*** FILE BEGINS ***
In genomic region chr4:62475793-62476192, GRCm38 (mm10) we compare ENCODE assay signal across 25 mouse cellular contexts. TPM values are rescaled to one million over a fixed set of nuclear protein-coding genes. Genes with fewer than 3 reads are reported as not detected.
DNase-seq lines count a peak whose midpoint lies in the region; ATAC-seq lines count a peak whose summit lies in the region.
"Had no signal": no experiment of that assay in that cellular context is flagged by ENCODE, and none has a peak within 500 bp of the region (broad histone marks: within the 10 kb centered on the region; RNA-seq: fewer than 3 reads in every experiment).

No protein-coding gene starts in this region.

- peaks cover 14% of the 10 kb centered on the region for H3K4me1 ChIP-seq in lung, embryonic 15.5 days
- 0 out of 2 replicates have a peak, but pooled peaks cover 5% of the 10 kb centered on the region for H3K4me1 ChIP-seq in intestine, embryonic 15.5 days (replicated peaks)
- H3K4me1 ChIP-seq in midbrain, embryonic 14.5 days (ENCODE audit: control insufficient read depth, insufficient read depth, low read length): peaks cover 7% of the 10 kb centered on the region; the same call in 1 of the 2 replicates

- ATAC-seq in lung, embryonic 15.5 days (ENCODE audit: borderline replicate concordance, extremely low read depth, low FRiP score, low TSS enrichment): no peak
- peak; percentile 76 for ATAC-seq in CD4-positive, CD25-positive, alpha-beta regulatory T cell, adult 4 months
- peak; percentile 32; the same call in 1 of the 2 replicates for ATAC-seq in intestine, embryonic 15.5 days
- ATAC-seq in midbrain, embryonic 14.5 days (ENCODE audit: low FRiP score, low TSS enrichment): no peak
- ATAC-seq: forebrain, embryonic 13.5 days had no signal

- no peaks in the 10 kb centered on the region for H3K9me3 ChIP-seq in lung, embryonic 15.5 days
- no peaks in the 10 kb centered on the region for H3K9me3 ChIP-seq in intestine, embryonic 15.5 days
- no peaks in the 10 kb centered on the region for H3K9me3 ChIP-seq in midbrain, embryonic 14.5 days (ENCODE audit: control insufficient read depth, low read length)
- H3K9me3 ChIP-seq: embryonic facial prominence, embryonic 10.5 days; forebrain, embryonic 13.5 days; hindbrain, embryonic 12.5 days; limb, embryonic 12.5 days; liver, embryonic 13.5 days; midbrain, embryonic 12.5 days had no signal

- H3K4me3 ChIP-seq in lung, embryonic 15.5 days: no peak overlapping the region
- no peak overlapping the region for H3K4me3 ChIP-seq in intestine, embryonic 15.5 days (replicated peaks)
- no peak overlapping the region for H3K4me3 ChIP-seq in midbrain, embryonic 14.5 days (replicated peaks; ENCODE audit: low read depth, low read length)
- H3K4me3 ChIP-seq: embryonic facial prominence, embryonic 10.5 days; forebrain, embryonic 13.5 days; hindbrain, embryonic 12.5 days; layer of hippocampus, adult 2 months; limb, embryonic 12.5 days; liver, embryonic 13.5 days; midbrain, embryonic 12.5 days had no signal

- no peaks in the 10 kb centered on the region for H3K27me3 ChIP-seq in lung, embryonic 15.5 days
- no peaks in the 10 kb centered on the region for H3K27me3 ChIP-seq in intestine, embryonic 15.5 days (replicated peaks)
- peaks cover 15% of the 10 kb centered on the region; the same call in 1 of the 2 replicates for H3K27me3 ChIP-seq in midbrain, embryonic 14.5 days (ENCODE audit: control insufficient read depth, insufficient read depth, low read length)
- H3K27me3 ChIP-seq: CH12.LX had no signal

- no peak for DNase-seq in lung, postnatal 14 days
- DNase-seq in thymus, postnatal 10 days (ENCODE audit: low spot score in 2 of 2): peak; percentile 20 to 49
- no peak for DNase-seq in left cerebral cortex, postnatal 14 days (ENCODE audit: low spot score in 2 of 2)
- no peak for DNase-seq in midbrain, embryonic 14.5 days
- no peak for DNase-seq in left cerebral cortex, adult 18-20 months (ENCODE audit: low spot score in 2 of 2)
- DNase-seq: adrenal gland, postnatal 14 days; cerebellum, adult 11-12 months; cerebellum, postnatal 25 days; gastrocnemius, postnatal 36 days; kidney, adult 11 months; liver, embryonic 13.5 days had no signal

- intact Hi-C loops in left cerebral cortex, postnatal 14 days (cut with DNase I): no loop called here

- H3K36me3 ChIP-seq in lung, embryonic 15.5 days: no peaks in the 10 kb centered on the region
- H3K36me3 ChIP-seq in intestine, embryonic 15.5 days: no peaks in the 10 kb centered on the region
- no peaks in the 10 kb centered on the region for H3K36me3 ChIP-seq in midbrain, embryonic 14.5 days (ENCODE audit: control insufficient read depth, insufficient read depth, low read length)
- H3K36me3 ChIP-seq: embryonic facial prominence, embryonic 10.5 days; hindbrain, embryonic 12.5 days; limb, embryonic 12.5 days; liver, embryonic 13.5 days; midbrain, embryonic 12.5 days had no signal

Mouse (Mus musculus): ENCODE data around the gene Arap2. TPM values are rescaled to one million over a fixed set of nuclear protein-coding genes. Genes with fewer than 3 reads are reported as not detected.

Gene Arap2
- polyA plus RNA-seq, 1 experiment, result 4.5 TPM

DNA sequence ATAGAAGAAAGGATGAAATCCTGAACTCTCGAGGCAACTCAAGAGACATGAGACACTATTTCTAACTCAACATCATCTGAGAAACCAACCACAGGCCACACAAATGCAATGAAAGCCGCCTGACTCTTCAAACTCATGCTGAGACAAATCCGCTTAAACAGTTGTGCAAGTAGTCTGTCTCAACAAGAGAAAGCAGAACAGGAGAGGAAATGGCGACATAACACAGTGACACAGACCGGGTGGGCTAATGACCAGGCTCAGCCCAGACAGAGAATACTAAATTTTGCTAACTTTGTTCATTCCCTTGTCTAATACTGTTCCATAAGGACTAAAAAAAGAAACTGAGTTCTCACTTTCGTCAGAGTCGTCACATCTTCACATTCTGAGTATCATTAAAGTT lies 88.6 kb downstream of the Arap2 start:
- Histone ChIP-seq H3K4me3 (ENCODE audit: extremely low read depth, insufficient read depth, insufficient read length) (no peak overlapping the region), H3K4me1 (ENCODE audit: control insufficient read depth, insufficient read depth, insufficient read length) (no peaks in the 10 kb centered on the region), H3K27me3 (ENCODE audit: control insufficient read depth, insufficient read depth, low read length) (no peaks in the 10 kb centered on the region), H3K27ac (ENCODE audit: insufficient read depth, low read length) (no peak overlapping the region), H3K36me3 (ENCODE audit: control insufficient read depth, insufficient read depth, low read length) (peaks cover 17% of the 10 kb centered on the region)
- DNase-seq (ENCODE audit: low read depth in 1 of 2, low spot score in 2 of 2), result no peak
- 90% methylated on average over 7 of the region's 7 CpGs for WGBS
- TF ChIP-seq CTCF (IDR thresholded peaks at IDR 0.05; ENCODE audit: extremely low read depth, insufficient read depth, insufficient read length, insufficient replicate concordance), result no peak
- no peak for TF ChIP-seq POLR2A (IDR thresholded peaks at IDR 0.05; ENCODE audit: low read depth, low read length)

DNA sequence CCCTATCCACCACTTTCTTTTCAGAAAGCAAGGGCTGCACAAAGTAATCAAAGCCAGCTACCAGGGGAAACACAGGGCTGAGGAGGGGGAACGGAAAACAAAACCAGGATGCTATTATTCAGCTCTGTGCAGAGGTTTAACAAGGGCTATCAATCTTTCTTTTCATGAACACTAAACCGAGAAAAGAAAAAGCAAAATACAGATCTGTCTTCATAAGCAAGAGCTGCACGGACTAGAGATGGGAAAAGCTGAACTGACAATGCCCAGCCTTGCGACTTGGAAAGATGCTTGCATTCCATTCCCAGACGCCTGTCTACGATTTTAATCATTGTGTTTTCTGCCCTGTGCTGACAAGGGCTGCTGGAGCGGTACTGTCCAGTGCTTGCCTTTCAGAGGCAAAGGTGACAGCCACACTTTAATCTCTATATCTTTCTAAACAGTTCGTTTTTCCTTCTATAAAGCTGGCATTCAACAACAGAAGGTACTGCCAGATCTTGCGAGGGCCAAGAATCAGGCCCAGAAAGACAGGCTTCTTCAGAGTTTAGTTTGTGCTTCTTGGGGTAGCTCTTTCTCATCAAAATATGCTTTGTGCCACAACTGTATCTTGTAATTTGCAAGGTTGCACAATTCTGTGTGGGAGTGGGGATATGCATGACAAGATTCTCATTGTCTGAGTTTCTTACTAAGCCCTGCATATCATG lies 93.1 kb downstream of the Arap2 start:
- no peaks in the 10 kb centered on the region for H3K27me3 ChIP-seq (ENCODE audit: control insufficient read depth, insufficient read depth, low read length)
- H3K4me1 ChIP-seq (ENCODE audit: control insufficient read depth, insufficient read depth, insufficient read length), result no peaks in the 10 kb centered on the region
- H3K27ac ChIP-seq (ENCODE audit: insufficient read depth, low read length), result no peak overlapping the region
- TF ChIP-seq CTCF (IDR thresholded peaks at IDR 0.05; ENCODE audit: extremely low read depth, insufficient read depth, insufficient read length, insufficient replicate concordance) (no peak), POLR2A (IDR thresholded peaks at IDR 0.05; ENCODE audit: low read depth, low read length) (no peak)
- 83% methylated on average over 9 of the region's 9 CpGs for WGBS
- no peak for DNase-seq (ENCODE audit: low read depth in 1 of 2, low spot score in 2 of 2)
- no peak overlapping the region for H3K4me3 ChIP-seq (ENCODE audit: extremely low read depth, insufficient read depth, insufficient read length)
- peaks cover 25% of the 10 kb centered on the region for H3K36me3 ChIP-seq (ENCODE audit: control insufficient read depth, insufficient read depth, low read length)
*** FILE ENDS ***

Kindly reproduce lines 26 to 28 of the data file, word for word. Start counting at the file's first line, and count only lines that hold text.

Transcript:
- DNase-seq in thymus, postnatal 10 days (ENCODE audit: low spot score in 2 of 2): peak; percentile 20 to 49
- no peak for DNase-seq in left cerebral cortex, postnatal 14 days (ENCODE audit: low spot score in 2 of 2)
- no peak for DNase-seq in midbrain, embryonic 14.5 days